Now with both articles out of the way, the question is “what’s next?”. The answer to that, for now, is nothing because I haven’t started writing any new articles in the last two years. And frankly I’m not likely to start writing one soon since I lack the time and I’m appalled by the snail pace at which the publication process progresses. Both articles have turned out very nice but would have had much greater impact if we had been able to get them written and published in the same year instead of (nearly) 3 to 5 years apart. Sadly, this is the reality of academic life. You write your stuff, you move on, and some day stuff actually gets printed on dead trees. There are more reasons, which I won’t rant about here but it is a big factor in me not being interested in publishing any more, for now.

Paper on Sensor Actuator Kit evaluation

One of our interns, Filip Suba, presented a paper earlier this week in Turku at the Symposium on Applications & the Internet. He’s one of my former (since today) master thesis students that has been working in our team at NRC for the past few months. The paper he presented is actually based on his work a few months before that when he was working for us as a summer trainee (previous summer that is). His master thesis work (on a nice new security protocol) is likely to result in another paper, when we find the time to write it.

Anyway, we hired him last year to learn a bit more about the state of the art in Sensor Actuator development kit with a particular focus on building applications and services that are kit independent and exposing their internals via a web API. This proved quite hard and we wrote a nice paper on our experiences.

In short, wireless sensor actuator kits are a mess. Above the radio level very little is standardized and the little there is is rarely interoperable. Innovation here is very rapid though. The future looks bright though. I watched this nice video about Sun Spot earlier this week for example:

The notion of making writing on Sensor node software as simple as creating a J2ME Midlet is in my view quite an improvement over hacking C using some buggy toolkit, cross compiling to obscure hardware and hoping it works.

New and updated publications

As you saw in yesterday’s post, my publication site has moved to this blog. I also took the opportunity to update the page with recent work:

You can download the pdfs and find the full refs from here: publications.

Experiences with realizing Smart Space Web Service Applications

I had a nice article accepted at the upcoming 1st IEEE International Peer-to-Peer for Handheld Devices Workshop at the CCNC ’08 conference in Las Vegas.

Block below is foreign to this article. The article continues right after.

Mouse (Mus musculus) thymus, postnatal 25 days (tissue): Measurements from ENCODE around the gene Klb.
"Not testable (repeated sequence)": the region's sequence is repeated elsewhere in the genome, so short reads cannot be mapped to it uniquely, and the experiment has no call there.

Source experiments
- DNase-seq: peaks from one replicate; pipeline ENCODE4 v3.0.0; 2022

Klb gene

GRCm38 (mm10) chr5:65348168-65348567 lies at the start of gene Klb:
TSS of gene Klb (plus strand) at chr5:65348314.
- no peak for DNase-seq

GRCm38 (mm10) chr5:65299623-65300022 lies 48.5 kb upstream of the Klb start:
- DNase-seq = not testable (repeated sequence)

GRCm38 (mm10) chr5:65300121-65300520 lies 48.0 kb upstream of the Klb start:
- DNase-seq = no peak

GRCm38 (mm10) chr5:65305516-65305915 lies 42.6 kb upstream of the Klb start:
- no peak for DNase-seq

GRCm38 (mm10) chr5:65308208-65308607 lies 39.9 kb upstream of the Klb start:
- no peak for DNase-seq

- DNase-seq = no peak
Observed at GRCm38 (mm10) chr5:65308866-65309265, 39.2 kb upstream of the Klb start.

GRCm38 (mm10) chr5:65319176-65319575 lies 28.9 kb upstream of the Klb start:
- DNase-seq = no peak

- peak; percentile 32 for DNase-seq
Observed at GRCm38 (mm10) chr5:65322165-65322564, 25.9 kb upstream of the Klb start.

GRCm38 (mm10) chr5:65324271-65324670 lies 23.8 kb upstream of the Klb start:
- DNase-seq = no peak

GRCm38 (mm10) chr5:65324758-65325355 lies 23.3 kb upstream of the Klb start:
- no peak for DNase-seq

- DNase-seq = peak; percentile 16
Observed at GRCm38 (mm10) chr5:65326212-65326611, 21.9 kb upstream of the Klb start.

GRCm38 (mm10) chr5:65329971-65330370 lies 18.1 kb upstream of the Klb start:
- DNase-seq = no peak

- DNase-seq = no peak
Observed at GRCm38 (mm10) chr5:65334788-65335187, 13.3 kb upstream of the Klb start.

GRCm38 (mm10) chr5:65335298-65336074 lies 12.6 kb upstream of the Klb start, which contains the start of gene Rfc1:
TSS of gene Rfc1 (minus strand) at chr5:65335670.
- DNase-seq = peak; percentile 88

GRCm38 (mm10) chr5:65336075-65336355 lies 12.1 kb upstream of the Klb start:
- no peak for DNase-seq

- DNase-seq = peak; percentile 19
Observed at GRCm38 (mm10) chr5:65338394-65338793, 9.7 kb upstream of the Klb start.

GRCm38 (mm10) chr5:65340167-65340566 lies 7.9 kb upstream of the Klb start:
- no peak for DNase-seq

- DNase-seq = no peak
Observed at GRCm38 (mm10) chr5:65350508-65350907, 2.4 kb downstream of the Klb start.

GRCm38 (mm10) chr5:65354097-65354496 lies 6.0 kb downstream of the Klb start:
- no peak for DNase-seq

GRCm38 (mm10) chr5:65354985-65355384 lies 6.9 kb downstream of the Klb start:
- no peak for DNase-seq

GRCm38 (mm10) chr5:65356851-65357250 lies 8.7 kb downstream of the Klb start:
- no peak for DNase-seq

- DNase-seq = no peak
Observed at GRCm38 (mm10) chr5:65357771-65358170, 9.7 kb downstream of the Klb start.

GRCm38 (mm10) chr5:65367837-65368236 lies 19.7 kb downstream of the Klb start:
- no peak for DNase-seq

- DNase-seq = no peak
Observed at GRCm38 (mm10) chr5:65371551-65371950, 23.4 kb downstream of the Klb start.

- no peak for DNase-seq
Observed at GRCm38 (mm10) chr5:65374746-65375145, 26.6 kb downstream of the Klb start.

Jilles van Gurp, Christian Prehofer, Cristiano di Flora, Experiences with realizing Smart Space Web Service Applications

This paper presents our approach for building an internet based middleware platform for smart spaces as well as a number of services and applications that we have developed on top of it. We outline the architecture for the smart space middleware and discuss several applications and services that we have so far realized with this middleware. The presented material highlights key concepts in our middleware vision: services are HTTP based and restful; applications are accessed through a browser so that they are available on a wide variety of devices; and we demonstrate the concept of bridging non internet enabled smart space devices to our IP and HTTP centric smart space network.

I’ve uploaded the paper to my publications site.

Workshop paper

Together with my two colleagues Christian Prehofer and Cristiano di Flora, I wrote a nice workshop paper for the upcoming Second Workshop on Requirements and Solutions for Pervasive Software Infrastructures (RSPSI), at UBICOMB 2007, Innsbruck, 16-19 Sebtember, 2007.

Towards the Web as a Platform for Ubiquitous Applications in Smart Spaces (pdf).


We introduce our web based middleware for smart spaces, which strongly relies on technologies used in Internet services. Following the key requirements and
technologies, we present our architecture for ubiquitous applications in smart spaces. It exploits and leverages many of the key web-technologies as well as “Web 2.0” collaborative and social Internet services, including browsers, web servers, development tools and content management systems. In this way, we aim to make many of the highly disruptive ubiquitous applications less disruptive from a technology point of view. Furthermore, we discuss a number of new challenges for applying these technologies in ubiquitous applications. These include the areas of discovery/delivery of services, security, content management, and networking.

The article is a nice milestone in our very your research group. An earlier position paper already outlined our vision for software development in smart spaces. This article builds on that vision and makes public a few details of the software we are building in the research group.

Towards Effective Smart Space Application Development: Impediments and Research Challenges